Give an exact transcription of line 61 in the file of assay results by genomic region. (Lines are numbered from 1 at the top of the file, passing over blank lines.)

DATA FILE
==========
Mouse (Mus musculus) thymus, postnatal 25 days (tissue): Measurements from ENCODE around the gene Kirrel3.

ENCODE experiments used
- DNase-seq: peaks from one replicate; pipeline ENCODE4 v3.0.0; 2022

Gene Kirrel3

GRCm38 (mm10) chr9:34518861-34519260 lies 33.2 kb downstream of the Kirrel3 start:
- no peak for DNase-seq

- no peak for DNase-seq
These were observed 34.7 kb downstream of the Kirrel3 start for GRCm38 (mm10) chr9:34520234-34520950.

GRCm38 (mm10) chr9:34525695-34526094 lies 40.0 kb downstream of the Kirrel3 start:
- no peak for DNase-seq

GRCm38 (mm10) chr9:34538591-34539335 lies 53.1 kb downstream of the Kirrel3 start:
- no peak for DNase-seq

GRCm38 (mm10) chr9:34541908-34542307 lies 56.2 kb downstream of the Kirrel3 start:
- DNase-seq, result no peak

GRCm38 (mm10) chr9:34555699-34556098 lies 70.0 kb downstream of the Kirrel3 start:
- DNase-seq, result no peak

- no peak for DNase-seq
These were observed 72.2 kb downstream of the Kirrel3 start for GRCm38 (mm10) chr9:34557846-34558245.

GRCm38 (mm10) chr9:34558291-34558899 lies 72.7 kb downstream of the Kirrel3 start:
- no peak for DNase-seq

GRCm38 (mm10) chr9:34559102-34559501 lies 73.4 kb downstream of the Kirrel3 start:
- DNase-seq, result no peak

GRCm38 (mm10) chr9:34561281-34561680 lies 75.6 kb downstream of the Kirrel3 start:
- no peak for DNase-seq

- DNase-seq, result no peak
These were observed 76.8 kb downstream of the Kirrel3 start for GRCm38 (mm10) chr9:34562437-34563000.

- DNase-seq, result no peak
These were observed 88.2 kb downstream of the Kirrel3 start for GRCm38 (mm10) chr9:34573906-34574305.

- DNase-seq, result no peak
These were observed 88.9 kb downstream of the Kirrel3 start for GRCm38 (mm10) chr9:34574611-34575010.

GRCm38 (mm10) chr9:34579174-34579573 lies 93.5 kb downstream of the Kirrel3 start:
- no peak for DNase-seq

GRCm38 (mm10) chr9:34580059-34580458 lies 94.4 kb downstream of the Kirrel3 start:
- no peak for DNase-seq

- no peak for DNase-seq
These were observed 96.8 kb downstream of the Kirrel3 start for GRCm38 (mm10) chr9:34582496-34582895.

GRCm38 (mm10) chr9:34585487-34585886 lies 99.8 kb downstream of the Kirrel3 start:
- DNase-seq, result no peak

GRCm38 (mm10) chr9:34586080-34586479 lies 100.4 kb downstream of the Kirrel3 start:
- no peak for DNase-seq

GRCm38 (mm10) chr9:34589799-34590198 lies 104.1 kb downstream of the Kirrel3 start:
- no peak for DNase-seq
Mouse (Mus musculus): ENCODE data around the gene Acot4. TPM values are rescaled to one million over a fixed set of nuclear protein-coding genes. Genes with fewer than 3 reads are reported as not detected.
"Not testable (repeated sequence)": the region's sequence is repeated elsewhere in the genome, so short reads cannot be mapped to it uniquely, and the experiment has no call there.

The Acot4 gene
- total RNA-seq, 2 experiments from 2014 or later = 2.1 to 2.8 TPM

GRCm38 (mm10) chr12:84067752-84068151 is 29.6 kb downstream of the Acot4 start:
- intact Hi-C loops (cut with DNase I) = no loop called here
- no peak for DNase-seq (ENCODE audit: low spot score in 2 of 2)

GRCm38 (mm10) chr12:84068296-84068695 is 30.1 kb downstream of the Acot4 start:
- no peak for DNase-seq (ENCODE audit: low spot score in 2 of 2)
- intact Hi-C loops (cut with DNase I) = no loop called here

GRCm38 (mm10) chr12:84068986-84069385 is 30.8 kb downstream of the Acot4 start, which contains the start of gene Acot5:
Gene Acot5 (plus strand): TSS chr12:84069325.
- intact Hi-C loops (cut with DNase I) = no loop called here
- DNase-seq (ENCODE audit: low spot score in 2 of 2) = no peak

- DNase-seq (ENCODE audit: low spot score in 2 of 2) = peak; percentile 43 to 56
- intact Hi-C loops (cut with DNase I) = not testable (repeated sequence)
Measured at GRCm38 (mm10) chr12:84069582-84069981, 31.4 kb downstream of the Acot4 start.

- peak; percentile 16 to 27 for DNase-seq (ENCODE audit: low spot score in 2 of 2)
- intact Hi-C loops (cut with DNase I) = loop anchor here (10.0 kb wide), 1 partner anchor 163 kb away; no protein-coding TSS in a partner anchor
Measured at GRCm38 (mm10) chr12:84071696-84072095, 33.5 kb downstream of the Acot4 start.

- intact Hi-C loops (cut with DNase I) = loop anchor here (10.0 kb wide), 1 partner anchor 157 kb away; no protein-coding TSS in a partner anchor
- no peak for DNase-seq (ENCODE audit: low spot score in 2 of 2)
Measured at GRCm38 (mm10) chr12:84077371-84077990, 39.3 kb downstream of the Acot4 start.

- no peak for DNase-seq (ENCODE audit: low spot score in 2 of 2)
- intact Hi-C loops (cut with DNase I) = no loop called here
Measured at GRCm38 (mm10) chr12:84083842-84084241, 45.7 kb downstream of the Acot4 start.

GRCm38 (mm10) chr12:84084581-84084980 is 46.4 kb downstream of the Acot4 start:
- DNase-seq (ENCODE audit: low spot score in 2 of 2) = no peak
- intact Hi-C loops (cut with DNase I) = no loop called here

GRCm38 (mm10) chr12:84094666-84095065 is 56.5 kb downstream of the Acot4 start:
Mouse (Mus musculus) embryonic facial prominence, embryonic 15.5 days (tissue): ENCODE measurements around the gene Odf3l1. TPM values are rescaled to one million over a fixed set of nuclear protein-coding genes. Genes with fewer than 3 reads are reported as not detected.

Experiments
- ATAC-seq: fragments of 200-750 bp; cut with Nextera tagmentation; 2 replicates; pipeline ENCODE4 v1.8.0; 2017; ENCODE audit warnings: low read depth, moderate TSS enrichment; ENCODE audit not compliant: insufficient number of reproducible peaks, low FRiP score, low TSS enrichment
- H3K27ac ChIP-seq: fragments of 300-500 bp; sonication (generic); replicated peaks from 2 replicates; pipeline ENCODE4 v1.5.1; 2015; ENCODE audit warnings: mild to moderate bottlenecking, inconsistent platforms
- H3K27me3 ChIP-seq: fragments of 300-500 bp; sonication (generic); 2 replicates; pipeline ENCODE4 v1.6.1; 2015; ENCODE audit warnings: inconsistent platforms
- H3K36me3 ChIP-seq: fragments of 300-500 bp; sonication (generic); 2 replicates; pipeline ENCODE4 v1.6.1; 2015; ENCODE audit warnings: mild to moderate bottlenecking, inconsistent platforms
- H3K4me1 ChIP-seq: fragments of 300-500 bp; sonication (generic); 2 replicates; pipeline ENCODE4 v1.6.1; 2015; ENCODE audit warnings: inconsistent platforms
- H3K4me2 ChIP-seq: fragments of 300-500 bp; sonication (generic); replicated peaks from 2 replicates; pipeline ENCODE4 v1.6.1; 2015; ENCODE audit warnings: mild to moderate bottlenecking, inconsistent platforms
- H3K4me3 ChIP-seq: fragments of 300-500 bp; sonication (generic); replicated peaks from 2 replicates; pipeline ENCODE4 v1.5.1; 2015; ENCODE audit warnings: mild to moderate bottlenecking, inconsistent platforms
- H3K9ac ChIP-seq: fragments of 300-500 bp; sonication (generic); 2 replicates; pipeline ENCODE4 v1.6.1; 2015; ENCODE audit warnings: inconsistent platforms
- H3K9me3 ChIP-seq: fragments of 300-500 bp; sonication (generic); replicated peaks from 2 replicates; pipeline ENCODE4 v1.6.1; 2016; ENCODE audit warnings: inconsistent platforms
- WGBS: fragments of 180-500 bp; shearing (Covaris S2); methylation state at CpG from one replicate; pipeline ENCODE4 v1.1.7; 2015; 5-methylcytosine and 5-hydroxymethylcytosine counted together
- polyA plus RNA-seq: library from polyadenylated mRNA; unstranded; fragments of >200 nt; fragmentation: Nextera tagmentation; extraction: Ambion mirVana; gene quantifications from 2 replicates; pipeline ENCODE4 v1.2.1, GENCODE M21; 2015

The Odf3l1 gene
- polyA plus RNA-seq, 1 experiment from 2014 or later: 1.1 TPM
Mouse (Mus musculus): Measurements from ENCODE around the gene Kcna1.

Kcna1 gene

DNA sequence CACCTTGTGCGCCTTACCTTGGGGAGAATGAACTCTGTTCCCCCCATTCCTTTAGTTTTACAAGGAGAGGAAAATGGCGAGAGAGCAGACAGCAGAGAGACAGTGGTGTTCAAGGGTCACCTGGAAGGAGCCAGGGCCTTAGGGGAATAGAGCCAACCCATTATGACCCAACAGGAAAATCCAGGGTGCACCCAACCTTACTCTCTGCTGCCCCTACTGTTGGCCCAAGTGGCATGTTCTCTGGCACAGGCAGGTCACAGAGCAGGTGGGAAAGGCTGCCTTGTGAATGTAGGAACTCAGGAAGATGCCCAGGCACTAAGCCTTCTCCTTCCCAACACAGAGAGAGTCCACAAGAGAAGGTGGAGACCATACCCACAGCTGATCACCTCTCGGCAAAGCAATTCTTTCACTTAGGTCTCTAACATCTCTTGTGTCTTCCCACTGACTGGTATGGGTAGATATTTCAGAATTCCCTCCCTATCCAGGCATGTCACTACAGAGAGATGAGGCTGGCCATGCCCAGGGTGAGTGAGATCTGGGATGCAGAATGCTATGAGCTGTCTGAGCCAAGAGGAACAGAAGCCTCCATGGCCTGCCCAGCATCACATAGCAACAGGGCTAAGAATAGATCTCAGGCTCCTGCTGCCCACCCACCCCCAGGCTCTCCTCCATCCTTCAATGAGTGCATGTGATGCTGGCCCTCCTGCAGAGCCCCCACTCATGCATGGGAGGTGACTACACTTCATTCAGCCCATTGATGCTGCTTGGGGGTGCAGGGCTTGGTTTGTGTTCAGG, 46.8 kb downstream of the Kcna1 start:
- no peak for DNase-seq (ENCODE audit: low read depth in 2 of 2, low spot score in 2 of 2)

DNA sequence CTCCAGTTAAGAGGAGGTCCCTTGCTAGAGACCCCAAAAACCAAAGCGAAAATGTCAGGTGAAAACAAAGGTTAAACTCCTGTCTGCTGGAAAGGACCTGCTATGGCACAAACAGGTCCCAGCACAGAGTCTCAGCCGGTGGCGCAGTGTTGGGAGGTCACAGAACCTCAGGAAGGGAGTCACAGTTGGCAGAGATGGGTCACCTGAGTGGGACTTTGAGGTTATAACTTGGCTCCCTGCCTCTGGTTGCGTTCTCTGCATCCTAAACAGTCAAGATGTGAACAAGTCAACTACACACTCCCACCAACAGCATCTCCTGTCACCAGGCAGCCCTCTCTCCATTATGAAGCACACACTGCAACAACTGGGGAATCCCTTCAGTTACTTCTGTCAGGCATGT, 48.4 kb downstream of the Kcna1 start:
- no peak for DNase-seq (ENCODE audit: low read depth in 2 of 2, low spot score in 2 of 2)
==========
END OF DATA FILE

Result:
- intact Hi-C loops (cut with DNase I) = loop anchor here (10.0 kb wide), 1 partner anchor 163 kb away; no protein-coding TSS in a partner anchor